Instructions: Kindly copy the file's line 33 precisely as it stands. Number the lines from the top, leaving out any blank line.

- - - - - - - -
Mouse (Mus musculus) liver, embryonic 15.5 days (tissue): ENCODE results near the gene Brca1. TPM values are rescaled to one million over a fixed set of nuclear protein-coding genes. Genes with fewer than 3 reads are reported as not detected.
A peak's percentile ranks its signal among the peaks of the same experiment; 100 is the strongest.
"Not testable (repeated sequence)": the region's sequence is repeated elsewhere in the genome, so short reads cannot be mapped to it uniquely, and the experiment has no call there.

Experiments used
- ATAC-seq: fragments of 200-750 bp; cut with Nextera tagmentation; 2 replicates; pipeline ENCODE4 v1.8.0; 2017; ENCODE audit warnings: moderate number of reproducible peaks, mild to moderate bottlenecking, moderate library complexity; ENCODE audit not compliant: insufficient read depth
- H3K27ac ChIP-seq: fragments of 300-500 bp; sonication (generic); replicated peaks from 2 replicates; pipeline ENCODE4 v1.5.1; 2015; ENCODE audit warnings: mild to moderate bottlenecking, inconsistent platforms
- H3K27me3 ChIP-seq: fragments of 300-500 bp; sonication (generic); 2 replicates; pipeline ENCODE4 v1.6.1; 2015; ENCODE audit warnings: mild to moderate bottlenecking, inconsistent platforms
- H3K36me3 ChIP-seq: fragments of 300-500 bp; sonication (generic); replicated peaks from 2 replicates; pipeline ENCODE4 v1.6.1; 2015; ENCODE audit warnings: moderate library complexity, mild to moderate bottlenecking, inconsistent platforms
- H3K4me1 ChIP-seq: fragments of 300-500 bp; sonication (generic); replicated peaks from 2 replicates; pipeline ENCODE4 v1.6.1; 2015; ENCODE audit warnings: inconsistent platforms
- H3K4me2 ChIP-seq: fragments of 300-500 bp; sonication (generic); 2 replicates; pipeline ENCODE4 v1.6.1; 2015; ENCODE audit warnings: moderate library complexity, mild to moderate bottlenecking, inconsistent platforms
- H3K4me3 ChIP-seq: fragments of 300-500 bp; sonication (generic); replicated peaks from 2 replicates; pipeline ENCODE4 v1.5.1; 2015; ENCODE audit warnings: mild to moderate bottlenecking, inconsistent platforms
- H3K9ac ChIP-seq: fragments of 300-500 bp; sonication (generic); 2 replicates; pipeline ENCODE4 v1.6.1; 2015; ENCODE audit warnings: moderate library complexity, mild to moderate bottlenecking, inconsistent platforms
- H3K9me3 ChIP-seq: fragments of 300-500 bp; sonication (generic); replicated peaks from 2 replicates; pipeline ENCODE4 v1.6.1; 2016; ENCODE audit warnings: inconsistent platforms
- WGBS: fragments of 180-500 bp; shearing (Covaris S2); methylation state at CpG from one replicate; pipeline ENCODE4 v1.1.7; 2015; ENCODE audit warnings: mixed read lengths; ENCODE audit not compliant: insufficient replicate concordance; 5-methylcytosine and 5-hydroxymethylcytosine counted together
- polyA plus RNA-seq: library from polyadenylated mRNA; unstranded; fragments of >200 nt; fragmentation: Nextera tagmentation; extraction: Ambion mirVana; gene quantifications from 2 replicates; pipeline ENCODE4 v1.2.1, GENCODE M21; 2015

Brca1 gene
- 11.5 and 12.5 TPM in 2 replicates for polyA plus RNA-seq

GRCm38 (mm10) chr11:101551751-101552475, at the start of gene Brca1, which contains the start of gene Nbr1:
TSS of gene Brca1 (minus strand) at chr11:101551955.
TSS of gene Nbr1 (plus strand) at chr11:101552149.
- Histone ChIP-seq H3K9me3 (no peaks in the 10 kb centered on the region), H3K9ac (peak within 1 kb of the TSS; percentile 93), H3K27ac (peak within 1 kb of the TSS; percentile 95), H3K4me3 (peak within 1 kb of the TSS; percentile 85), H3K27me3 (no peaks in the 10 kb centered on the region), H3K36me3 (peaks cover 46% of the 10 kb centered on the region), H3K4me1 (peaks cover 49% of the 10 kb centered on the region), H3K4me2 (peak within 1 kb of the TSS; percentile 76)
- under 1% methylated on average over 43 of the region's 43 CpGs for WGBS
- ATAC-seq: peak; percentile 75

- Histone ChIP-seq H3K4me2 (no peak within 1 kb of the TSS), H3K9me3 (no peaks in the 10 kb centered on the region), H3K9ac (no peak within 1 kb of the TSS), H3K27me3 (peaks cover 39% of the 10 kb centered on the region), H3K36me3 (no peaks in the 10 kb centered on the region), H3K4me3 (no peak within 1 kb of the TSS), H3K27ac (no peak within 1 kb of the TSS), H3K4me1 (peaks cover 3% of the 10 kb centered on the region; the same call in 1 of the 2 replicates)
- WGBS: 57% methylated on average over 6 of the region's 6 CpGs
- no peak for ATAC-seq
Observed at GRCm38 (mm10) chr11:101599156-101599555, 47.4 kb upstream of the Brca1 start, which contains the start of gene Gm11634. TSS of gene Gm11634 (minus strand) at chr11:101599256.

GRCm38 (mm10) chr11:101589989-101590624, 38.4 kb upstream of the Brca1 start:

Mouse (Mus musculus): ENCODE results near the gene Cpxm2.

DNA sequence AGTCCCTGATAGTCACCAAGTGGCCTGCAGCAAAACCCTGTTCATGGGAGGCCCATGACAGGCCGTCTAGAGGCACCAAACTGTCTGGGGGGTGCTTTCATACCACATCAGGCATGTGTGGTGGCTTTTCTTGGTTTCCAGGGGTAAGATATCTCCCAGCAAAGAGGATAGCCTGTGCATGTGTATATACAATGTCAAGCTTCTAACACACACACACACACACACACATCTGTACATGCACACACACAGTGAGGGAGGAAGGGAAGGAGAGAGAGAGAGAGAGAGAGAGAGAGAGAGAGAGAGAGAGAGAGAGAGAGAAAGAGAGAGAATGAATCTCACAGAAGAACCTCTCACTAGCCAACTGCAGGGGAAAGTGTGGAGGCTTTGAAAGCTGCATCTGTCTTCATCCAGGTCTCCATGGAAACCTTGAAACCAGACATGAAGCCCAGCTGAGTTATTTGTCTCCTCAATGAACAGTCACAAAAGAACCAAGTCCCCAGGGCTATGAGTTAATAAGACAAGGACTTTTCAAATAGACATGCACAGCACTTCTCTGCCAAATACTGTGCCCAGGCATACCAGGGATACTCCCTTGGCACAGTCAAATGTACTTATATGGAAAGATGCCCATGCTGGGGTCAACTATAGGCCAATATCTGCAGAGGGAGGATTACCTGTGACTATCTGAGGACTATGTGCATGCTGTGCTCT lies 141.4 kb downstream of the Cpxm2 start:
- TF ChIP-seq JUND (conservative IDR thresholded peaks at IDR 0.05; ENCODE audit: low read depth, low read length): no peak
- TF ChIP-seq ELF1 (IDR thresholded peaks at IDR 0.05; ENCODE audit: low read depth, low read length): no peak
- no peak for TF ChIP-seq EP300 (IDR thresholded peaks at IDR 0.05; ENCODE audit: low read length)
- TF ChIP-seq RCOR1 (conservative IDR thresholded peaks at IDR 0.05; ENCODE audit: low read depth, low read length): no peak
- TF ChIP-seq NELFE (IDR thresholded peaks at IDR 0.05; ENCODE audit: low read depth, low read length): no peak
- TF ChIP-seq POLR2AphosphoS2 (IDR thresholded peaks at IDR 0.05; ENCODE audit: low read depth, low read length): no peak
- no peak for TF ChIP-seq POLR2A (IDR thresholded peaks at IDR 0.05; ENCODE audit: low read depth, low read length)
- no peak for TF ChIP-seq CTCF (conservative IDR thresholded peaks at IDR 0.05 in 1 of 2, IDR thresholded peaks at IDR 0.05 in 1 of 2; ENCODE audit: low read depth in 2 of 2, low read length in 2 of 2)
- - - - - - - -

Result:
- no peak for TF ChIP-seq EP300 (IDR thresholded peaks at IDR 0.05; ENCODE audit: low read length)